If Meral Akşener ever achieves her self-declared dream of becoming Turkey’s next prime minister, she would not be the first woman to hold that office – but she would certainly be the first to reach it through sheer ability.
The Good (İYİ) Party leader stunned many in September 2021 when she ruled herself out of the running for the presidency.
Instead, she said, she wanted to restore cabinet government in Turkey and place herself in charge.
She has been adamant since then that she won’t change her mind — but her party would like her to, and so the possibility can’t be ruled out.
When İYİ was launched in 2017, this website called Akşener a rarity in Turkish politics because she is a confident, outspoken conservative with experience in government – but not with the AK Party.
That distinctive quality makes her one of the country’s most recognised politicians. Little wonder this website has written extensively about her – most prominently, the government’s repeated attempts to draw her to their camp. (She’s rejected those even more strongly than she the possibility she’d change her mind about a presidential bid.)
Coming from a nationalist background, she struggles with the concept of minorities and divergent ethnic identities.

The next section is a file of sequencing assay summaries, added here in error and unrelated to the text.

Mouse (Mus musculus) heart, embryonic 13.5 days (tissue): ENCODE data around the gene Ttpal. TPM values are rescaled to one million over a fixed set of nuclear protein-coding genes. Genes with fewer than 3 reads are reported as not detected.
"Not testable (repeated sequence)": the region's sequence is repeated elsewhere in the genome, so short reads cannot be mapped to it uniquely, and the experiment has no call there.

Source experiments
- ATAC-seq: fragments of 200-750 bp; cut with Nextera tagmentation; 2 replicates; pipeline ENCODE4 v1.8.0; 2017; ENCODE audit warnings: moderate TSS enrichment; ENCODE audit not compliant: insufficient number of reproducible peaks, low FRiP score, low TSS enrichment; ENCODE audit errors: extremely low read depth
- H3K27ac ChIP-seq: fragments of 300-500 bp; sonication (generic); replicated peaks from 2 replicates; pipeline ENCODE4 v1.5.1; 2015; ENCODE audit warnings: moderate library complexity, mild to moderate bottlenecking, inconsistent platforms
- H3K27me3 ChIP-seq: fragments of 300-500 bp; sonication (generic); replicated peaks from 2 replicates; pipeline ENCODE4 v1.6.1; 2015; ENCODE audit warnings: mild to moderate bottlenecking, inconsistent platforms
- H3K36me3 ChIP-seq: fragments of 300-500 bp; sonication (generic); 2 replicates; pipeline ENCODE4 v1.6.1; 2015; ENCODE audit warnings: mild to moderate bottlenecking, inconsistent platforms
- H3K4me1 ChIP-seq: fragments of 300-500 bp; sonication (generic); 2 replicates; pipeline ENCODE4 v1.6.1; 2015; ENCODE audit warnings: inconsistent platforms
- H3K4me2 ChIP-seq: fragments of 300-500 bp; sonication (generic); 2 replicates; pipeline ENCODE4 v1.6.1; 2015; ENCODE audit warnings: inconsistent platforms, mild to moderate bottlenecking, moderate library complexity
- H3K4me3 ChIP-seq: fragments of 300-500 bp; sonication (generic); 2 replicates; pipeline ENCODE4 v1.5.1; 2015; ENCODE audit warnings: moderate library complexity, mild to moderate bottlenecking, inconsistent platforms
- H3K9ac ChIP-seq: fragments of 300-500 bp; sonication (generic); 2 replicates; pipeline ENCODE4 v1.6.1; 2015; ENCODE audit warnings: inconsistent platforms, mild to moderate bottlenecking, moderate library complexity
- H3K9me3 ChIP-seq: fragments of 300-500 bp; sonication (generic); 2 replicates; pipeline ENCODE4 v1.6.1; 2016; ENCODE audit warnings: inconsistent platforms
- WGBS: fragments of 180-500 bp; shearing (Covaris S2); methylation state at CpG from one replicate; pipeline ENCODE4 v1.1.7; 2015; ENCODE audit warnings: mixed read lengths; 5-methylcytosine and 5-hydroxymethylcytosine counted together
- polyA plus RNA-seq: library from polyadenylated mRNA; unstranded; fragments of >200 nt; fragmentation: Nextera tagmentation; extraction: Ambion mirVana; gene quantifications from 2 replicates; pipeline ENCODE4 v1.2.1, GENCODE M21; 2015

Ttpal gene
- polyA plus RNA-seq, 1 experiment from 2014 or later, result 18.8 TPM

Yet it’s telling that the imprisoned Kurdish leader Selahattin Demirtaş singled her out back in 2020 as the politician he’d most like to visit unannounced for a friendly breakfast.
He picked her because of Akşener’s political background, knowing perfectly well that the idea of a Kurd and Turkish nationalist having breakfast is a controversial one.
It also reveals Demirtaş considers Akşener is someone he could work with.
This is perhaps why the best question to ask about the İYİ leader is not whether she will change her mind and run, or whether she could win, but why she’s chosen to rule herself out.
The job that she covets – prime minister – doesn’t exist any more, and the constitutional changes needed to reinstate mean she’s at least two elections away from leading a cabinet government.
Those changes would involve turning the presidency into a compromising, moderating role with very few actual powers, which is a job she doesn’t want for herself.
It’s far from clear that her movement will ever grow large enough to deliver victory in a parliamentary election but, plainly, this 66-year-old plans to stick around in politics for some time.
That’s unlike, say, CHP leader Kemal Kılıçdaroğlu, who at 74 will probably fight his last election this year and could see out a happy retirement in the presidency.
As with all the main opposition contenders, polls suggest that she were the sole candidate again Erdogan, she would probably win.